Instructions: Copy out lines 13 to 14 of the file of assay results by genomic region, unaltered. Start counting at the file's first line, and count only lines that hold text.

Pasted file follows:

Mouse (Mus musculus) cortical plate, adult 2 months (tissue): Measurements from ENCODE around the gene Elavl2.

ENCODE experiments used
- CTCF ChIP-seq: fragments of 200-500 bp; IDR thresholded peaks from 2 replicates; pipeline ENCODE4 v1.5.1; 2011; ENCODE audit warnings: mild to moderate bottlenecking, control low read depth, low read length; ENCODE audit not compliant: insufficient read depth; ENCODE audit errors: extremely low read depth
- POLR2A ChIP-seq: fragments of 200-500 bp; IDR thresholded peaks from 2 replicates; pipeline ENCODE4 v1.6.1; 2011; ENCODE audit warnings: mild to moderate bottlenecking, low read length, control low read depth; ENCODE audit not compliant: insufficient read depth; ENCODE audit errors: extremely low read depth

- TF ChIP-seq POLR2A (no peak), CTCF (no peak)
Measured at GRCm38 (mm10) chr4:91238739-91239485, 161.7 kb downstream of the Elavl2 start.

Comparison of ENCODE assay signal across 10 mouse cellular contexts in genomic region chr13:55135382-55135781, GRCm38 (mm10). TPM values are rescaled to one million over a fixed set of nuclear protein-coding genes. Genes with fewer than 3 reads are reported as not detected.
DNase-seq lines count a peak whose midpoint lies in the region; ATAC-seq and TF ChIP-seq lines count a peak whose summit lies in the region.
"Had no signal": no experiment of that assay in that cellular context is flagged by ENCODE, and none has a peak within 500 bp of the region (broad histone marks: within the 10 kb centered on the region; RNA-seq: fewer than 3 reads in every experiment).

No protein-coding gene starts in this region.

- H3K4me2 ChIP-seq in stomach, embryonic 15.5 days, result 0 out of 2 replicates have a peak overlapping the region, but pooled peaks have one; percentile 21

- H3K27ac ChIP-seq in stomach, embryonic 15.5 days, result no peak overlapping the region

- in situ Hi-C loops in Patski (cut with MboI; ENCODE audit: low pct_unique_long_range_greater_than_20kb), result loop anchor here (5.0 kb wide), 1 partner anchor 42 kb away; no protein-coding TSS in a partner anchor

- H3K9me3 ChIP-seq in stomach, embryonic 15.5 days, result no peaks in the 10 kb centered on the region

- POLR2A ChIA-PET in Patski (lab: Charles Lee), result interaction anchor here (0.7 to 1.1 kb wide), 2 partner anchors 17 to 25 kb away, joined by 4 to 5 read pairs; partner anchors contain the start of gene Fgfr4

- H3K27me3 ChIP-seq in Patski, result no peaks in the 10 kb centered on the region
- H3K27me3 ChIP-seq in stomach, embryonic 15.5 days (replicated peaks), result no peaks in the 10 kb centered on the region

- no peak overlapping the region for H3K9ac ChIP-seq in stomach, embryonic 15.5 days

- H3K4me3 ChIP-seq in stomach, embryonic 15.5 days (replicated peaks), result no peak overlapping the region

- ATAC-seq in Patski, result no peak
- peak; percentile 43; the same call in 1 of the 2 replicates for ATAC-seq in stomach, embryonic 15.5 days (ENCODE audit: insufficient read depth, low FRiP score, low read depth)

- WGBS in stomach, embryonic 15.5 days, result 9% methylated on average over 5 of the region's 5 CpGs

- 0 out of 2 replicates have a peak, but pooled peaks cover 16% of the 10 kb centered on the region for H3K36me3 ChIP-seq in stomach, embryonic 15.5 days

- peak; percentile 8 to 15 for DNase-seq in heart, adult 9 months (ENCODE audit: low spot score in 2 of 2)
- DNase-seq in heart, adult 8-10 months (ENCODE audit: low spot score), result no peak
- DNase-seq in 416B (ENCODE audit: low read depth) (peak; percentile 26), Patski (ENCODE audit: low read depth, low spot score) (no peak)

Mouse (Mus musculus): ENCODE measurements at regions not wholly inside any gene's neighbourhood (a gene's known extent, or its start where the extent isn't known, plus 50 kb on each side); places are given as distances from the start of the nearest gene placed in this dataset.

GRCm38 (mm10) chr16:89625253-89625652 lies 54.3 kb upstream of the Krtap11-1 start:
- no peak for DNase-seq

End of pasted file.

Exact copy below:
- in situ Hi-C loops in Patski (cut with MboI; ENCODE audit: low pct_unique_long_range_greater_than_20kb), result loop anchor here (5.0 kb wide), 1 partner anchor 42 kb away; no protein-coding TSS in a partner anchor

- H3K9me3 ChIP-seq in stomach, embryonic 15.5 days, result no peaks in the 10 kb centered on the region